After his ill-fated race for lieutenant governor, Adcock continued to support other Louisiana Democrats, including the state's then two powerful Democratic U.S. Senators Russell Long and J. Bennett Johnston, Jr.

Successful banker[edit]

Adcock and his long-time friend and associate, William R. "Billy" Boles, Sr. (1927–2008), launched the American Bank in Monroe, which ultimately became Regions Bank. He also served on the board of Fidelity Mortgage Company. Adcock and Boles also started Fidelity Bank in Slidell, the Colonial Bank in New Orleans, and Progressive Bank in Metairie in Jefferson Parish. They bought into the Bossier Bank and Trust Company in Bossier City and the Jena Bank in Jena in La Salle Parish. Boles met Adcock when they were LSU students. At the time of his election, Boles was the youngest member of the Louisiana State Senate. He represented Richland Parish from 1952 to 1956, and then he returned full-time to northeast Louisiana to practice law. Boles, a behind-the-scenes political insider for a half century and staunch Democrat, was friendly with both Governors McKeithen and Edwin Washington Edwards.

Adcock was also a past chairman of the Louisiana Tax Commission.

Last rites[edit]

Adcock died at the age of seventy-four at Saint Frances Medical Center in Monroe. Services were held on Christmas Eve morning, 1991, at the Northminster Church in Monroe with the Reverends Harold D. Hughens and Donald W. Nixon officiating. Burial was in the Mulhearn Memorial Park Cemetery in Monroe.

Adcock was survived by his wife, the former Frances Lorraine Aycock (1921-2019) of Monroe and later Baton Rouge, a native of Rayville in Richland Parish and the daughter of James Rayborn Aycock and the former Martha Modelle. The Adcocks had a daughter and son-in-law, Jean Anne "Jan" Adcock Melton (born 1943) and Paul Anders Melton, Sr. (born 1942), of Baton Rouge, and two grandsons, Jamar Adcock Melton (born 1970), a pediatrician, and Paul Anders "Andy" Melton, Jr., (born 1972), a businessman, both of Baton Rouge.[9]

Adcock and a group of friends formed the Northminster Church in 1989. It is closely affiliated with the Alliance of Baptists, a fellowship dedicated to the preservation of historic Baptist principles and freedoms. He was a Sunday school teacher and a deacon.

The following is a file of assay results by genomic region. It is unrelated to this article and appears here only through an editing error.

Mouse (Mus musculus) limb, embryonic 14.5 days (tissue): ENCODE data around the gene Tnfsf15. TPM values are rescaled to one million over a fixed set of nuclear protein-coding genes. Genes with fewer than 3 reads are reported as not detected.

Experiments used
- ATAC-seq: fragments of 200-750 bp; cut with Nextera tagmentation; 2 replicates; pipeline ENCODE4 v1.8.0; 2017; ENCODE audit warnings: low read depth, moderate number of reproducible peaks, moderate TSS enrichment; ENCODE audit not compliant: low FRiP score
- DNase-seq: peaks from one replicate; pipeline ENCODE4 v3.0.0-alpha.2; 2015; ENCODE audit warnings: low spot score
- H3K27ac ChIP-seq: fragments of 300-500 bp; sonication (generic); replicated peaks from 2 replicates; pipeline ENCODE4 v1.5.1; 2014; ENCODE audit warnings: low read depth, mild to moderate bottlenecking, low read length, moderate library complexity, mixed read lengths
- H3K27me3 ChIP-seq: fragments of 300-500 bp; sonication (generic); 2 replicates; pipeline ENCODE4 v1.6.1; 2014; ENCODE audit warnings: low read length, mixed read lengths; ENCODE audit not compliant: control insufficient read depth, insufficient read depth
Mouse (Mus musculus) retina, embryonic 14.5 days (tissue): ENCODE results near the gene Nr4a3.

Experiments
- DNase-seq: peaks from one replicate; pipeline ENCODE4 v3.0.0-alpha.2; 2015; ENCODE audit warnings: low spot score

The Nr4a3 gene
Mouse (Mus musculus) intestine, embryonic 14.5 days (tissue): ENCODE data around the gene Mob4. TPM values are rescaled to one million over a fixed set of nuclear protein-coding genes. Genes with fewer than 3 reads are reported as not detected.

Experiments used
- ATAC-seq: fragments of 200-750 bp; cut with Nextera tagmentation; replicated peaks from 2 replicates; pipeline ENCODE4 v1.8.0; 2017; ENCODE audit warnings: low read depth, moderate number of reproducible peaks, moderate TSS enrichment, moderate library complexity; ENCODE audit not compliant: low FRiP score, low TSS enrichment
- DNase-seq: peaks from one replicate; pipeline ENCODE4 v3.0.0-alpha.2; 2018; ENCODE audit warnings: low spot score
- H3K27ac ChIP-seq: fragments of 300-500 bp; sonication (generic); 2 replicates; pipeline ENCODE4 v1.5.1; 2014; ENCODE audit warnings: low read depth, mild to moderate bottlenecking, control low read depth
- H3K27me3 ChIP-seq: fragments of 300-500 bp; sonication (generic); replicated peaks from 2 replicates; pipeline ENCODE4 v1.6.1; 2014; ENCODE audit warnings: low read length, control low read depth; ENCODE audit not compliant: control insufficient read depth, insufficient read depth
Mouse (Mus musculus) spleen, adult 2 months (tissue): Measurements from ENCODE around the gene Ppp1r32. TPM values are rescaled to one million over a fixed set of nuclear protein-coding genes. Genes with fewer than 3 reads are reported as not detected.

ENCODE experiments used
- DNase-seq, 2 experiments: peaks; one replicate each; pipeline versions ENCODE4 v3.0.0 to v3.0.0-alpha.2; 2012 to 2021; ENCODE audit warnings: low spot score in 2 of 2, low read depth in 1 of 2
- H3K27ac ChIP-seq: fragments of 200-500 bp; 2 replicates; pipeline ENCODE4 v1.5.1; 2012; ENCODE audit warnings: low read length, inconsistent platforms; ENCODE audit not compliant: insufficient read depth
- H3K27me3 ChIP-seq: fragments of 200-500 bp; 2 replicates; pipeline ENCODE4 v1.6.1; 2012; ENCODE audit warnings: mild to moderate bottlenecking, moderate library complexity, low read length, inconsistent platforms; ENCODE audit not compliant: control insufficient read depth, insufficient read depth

Billy Boles, in a 2004 interview with Sam Hanna, Jr., of the weekly newspaper, The Ouachita Citizen in West Monroe, recalled his friend Jamar Adcock: "I miss Jamar every day. He was just a great friend. There was not one thing that I could ask and he wouldn't do."[10]

References[edit]

  1. ^ "Membership in the Louisiana State Senate, 1880-2004" (PDF). legis.state.la.us. Archived from the original (PDF) on October 29, 2008. Retrieved March 21, 2010.
  2. ^ "Adcock Will Headline Fair Opening Tuesday", Minden Press-Herald, Minden, Louisiana, September 24, 1970, p. 1.
  3. ^ Minden Press-Herald, September 24, 1970.
  4. ^ "Louisiana delegation to the 1960 Democratic National Convention". politicalgraveyard.com. Retrieved May 2, 2009.
  5. ^ Political Graveyard website: Jamar Adcock
  6. ^ Crowley Judge Queried on Jobs, Judge Edmund M. Reggie Family Archives, September 20, 1968
  7. ^ "Adcock says state 'ungovernable'", The Minden Press-Herald, January 19, 1971, p. 1.
  8. ^ Leo Honeycutt, Edwin Edwards: Governor of Louisiana, 2009, p. 76.
  9. ^ Frances Lorraine Aycock Adcock obituary, The Monroe News Star, January 20, 2019.
  10. ^ The Ouachita Citizen, published by the late Sam Hanna, Sr., and then Sam Hanna, Jr., West Monroe, Louisiana, 2004.

External links[edit]

  • Jamar Adcock obituary, Monroe News Star, December 24, 1991
  • Report of the Louisiana Secretary of State, Democratic Primary Returns for Lieutenant Governor, November 1971
Preceded by
James D. Sparks
Louisiana State Senator for Ouachita Parish

Jamar William Adcock
1960–1972

Succeeded by
William Denis Brown, III